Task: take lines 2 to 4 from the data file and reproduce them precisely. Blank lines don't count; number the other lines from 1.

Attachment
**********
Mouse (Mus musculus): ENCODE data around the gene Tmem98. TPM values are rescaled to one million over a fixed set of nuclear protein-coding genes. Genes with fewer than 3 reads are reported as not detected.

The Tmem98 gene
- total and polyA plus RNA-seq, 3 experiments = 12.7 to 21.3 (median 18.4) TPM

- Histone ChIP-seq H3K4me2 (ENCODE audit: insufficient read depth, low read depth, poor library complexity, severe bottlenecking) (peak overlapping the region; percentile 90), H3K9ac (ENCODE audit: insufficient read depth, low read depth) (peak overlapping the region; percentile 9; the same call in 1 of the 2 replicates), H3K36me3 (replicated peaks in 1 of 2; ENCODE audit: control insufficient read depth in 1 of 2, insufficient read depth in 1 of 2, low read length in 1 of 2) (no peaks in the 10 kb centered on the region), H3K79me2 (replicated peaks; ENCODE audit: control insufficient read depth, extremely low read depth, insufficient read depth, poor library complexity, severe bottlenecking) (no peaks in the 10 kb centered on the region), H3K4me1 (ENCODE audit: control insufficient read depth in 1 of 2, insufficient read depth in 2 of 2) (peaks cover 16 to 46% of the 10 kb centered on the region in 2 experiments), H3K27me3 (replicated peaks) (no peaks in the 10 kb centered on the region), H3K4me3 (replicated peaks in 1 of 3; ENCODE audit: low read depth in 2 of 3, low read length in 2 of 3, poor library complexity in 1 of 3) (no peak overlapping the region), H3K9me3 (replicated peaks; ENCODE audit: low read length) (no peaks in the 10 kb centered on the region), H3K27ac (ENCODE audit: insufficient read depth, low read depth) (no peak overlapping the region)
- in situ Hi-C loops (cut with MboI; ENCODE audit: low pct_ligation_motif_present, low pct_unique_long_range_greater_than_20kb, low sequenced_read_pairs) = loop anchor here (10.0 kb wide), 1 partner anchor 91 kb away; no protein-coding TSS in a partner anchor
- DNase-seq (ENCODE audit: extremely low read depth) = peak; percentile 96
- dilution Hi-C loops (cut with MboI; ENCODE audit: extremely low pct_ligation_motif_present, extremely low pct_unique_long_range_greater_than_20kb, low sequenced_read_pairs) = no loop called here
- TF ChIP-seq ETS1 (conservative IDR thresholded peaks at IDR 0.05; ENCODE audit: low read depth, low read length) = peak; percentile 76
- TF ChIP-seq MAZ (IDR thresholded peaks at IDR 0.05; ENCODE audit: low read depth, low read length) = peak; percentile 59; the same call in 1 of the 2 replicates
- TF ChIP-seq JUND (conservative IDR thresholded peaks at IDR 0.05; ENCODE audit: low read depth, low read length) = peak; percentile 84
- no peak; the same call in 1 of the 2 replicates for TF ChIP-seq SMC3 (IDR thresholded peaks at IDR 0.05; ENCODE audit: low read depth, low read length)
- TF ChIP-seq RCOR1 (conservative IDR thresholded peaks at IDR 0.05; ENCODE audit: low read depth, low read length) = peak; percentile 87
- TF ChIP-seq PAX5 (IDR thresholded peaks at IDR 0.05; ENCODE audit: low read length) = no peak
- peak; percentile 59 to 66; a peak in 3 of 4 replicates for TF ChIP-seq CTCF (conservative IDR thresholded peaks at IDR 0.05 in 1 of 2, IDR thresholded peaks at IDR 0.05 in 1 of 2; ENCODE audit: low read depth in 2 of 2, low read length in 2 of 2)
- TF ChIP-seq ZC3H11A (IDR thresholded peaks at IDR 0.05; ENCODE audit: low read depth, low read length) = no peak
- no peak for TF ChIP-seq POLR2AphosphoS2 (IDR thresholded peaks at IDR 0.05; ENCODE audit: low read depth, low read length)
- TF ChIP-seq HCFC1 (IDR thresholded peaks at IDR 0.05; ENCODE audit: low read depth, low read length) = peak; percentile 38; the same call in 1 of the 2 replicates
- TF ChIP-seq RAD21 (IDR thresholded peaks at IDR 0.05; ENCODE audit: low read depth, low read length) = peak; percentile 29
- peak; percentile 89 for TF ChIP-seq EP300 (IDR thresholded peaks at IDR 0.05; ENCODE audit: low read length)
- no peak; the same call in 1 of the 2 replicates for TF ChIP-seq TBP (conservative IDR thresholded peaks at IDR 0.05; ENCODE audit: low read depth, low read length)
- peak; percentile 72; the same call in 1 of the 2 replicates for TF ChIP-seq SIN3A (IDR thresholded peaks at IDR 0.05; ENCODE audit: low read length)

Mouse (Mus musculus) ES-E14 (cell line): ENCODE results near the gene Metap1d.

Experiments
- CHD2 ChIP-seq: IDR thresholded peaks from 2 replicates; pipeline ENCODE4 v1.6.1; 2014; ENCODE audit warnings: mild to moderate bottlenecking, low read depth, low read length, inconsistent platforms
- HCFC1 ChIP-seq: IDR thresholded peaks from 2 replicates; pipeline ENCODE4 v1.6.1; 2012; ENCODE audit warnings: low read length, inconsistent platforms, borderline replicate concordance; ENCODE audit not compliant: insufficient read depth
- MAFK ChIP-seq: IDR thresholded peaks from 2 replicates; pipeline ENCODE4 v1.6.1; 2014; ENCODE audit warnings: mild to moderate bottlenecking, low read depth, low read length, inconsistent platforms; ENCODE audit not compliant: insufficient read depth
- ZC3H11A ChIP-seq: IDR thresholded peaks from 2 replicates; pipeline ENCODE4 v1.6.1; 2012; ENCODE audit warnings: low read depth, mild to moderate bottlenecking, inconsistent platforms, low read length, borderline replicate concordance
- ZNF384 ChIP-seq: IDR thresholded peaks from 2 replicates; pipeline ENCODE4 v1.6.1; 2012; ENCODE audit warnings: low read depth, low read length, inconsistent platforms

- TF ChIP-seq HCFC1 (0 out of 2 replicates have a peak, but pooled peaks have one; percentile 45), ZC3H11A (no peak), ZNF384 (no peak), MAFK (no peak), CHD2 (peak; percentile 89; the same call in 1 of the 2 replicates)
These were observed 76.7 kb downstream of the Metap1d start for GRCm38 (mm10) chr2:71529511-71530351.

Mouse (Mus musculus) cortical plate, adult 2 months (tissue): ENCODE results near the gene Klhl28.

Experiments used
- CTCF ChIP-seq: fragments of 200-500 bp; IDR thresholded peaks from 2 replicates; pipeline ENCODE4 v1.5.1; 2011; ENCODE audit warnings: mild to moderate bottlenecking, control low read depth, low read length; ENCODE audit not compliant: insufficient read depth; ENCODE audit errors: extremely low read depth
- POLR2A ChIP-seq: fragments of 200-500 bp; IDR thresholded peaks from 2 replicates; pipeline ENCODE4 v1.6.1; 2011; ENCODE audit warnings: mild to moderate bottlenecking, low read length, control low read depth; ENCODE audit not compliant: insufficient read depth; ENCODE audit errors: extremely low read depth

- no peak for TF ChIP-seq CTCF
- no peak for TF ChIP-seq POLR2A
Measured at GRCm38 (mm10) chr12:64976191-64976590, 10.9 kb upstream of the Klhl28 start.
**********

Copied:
The Tmem98 gene
- total and polyA plus RNA-seq, 3 experiments = 12.7 to 21.3 (median 18.4) TPM

- Histone ChIP-seq H3K4me2 (ENCODE audit: insufficient read depth, low read depth, poor library complexity, severe bottlenecking) (peak overlapping the region; percentile 90), H3K9ac (ENCODE audit: insufficient read depth, low read depth) (peak overlapping the region; percentile 9; the same call in 1 of the 2 replicates), H3K36me3 (replicated peaks in 1 of 2; ENCODE audit: control insufficient read depth in 1 of 2, insufficient read depth in 1 of 2, low read length in 1 of 2) (no peaks in the 10 kb centered on the region), H3K79me2 (replicated peaks; ENCODE audit: control insufficient read depth, extremely low read depth, insufficient read depth, poor library complexity, severe bottlenecking) (no peaks in the 10 kb centered on the region), H3K4me1 (ENCODE audit: control insufficient read depth in 1 of 2, insufficient read depth in 2 of 2) (peaks cover 16 to 46% of the 10 kb centered on the region in 2 experiments), H3K27me3 (replicated peaks) (no peaks in the 10 kb centered on the region), H3K4me3 (replicated peaks in 1 of 3; ENCODE audit: low read depth in 2 of 3, low read length in 2 of 3, poor library complexity in 1 of 3) (no peak overlapping the region), H3K9me3 (replicated peaks; ENCODE audit: low read length) (no peaks in the 10 kb centered on the region), H3K27ac (ENCODE audit: insufficient read depth, low read depth) (no peak overlapping the region)